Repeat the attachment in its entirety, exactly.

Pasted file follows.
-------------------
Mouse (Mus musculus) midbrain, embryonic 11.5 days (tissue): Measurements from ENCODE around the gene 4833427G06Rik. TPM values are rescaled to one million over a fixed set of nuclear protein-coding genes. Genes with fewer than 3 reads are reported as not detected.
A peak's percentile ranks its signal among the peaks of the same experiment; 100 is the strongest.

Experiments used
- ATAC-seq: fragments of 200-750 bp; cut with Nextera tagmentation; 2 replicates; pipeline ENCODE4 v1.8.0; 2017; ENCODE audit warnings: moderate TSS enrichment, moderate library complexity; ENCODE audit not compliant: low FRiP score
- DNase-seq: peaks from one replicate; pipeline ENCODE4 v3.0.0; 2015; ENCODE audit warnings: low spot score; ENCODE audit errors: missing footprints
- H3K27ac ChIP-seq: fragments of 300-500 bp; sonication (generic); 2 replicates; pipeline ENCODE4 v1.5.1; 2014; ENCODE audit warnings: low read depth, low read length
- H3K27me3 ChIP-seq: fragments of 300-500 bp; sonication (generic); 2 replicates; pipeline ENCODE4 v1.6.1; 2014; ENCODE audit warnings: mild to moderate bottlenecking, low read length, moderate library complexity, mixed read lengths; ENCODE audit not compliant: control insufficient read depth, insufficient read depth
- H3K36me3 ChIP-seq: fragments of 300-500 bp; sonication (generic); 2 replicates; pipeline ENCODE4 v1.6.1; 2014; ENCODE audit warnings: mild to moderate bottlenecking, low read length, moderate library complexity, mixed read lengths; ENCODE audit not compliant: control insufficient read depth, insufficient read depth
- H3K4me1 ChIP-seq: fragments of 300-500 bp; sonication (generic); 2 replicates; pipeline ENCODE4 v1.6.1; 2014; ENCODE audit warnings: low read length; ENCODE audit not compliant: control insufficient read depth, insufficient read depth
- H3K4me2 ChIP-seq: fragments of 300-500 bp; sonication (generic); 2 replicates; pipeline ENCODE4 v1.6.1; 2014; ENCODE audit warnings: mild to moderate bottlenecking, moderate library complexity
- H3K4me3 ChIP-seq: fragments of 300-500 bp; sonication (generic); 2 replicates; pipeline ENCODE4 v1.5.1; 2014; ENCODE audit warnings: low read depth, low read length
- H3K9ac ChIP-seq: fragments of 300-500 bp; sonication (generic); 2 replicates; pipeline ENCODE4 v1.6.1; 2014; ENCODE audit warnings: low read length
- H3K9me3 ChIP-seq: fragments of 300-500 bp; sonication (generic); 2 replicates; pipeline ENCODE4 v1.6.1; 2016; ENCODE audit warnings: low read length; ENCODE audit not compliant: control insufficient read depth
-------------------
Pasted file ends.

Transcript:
Mouse (Mus musculus) midbrain, embryonic 11.5 days (tissue): Measurements from ENCODE around the gene 4833427G06Rik. TPM values are rescaled to one million over a fixed set of nuclear protein-coding genes. Genes with fewer than 3 reads are reported as not detected.
A peak's percentile ranks its signal among the peaks of the same experiment; 100 is the strongest.

Experiments used
- ATAC-seq: fragments of 200-750 bp; cut with Nextera tagmentation; 2 replicates; pipeline ENCODE4 v1.8.0; 2017; ENCODE audit warnings: moderate TSS enrichment, moderate library complexity; ENCODE audit not compliant: low FRiP score
- DNase-seq: peaks from one replicate; pipeline ENCODE4 v3.0.0; 2015; ENCODE audit warnings: low spot score; ENCODE audit errors: missing footprints
- H3K27ac ChIP-seq: fragments of 300-500 bp; sonication (generic); 2 replicates; pipeline ENCODE4 v1.5.1; 2014; ENCODE audit warnings: low read depth, low read length
- H3K27me3 ChIP-seq: fragments of 300-500 bp; sonication (generic); 2 replicates; pipeline ENCODE4 v1.6.1; 2014; ENCODE audit warnings: mild to moderate bottlenecking, low read length, moderate library complexity, mixed read lengths; ENCODE audit not compliant: control insufficient read depth, insufficient read depth
- H3K36me3 ChIP-seq: fragments of 300-500 bp; sonication (generic); 2 replicates; pipeline ENCODE4 v1.6.1; 2014; ENCODE audit warnings: mild to moderate bottlenecking, low read length, moderate library complexity, mixed read lengths; ENCODE audit not compliant: control insufficient read depth, insufficient read depth
- H3K4me1 ChIP-seq: fragments of 300-500 bp; sonication (generic); 2 replicates; pipeline ENCODE4 v1.6.1; 2014; ENCODE audit warnings: low read length; ENCODE audit not compliant: control insufficient read depth, insufficient read depth
- H3K4me2 ChIP-seq: fragments of 300-500 bp; sonication (generic); 2 replicates; pipeline ENCODE4 v1.6.1; 2014; ENCODE audit warnings: mild to moderate bottlenecking, moderate library complexity
- H3K4me3 ChIP-seq: fragments of 300-500 bp; sonication (generic); 2 replicates; pipeline ENCODE4 v1.5.1; 2014; ENCODE audit warnings: low read depth, low read length
- H3K9ac ChIP-seq: fragments of 300-500 bp; sonication (generic); 2 replicates; pipeline ENCODE4 v1.6.1; 2014; ENCODE audit warnings: low read length
- H3K9me3 ChIP-seq: fragments of 300-500 bp; sonication (generic); 2 replicates; pipeline ENCODE4 v1.6.1; 2016; ENCODE audit warnings: low read length; ENCODE audit not compliant: control insufficient read depth